Mr. Durkin has used similar tactics in past campaigns. In 2000 and 2001, the union won roughly 100 shareholder votes urging companies to treat stock options as an expen
se. Mr. Durkin then pushed to give shareholders a bigger voice in electing directors by bringing together representatives of 15 companies and three other unions. Intel Corp., a participant in the talks, adopted a rule requiring director nominees to win a majority of votes to be elected. Typically, directors can be elected by a plurality.

This year, the carpenters union withdrew a shareholder proposal at American Express Co. after the company said it would reduce executive retirement benefits. Mr. Durkin also withdrew a resolution at Norfolk Southern Corp. after CEO Charles W. Moorman called and promised to discuss the railroad's retirement-benefits policy.

Mr. Durkin is a third-generation union leader whose grandfather, a steamfitter, served briefly as Labor Secretary under Dwight D. Eisenhower. A summer job doing electrical work convinced Mr. Durkin his talents "lay elsewhere." He got a law degree and joined the carpenters union in 1983, jumping into shareholder activism soon after.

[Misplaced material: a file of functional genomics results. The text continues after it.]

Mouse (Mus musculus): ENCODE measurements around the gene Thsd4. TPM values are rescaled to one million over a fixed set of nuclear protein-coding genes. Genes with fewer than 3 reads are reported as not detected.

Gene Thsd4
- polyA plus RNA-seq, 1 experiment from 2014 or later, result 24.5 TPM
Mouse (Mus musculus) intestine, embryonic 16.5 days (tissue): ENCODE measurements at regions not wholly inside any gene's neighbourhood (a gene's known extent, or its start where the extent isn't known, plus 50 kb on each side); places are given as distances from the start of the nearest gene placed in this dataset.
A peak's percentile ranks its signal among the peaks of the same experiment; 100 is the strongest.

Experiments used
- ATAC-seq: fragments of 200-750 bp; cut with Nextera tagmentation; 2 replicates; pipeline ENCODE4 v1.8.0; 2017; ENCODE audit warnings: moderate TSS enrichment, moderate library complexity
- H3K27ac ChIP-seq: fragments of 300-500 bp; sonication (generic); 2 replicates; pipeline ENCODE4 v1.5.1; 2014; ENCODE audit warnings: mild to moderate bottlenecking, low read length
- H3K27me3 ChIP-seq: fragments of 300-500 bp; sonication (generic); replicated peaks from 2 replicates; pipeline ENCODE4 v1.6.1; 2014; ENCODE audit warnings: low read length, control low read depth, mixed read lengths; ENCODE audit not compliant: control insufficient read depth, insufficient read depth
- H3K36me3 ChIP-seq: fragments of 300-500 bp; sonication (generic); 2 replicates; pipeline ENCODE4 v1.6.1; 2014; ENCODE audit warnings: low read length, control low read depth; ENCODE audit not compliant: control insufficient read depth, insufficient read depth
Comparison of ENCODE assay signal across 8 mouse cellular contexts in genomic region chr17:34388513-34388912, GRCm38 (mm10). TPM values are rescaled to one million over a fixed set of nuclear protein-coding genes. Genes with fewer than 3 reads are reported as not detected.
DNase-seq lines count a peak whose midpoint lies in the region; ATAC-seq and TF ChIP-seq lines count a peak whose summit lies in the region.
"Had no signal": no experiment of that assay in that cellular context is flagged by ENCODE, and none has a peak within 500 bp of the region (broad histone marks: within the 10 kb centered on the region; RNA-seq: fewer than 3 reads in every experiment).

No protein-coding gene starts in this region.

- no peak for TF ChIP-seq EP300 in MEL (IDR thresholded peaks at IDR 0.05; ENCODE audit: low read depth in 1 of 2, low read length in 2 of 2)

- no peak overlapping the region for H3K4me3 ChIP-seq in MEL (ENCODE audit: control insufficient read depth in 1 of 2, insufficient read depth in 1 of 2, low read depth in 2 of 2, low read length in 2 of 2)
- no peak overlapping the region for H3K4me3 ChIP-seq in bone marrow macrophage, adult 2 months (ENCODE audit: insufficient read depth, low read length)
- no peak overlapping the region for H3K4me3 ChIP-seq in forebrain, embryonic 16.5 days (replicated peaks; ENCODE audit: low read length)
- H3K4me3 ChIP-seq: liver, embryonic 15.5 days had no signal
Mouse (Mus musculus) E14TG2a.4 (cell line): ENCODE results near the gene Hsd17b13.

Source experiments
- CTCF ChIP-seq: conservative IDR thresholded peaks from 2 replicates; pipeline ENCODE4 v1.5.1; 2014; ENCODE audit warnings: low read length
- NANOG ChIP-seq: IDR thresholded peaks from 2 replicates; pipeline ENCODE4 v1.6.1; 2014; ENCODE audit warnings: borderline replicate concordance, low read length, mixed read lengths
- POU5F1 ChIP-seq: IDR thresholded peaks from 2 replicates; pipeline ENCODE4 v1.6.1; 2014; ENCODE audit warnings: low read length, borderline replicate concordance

Mr. Durkin says he hopes to ease the "hand-to-hand combat" of negotiating separately with each company. Last year, he suggested that his union and the U.S. Chamber of Commerce co-sponsor a study group on executive pay. The group met for the first time in late February, with six companies and five unions represented. Mr. Durkin is "a thoughtful guy," says David Chavern, the chamber's chief operating officer.

Write to Joann S. Lublin at joann.lublin@wsj.com and Phred Dvorak at phred.dvorak@wsj.com